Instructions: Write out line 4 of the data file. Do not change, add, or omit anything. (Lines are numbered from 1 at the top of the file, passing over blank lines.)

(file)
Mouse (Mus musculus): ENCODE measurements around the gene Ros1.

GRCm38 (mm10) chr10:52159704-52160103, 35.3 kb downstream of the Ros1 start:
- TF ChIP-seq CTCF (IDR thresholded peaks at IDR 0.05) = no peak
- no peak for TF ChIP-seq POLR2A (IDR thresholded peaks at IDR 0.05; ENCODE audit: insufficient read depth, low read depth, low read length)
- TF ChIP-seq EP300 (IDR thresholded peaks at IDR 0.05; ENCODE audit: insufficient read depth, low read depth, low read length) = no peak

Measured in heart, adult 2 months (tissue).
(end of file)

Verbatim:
- no peak for TF ChIP-seq POLR2A (IDR thresholded peaks at IDR 0.05; ENCODE audit: insufficient read depth, low read depth, low read length)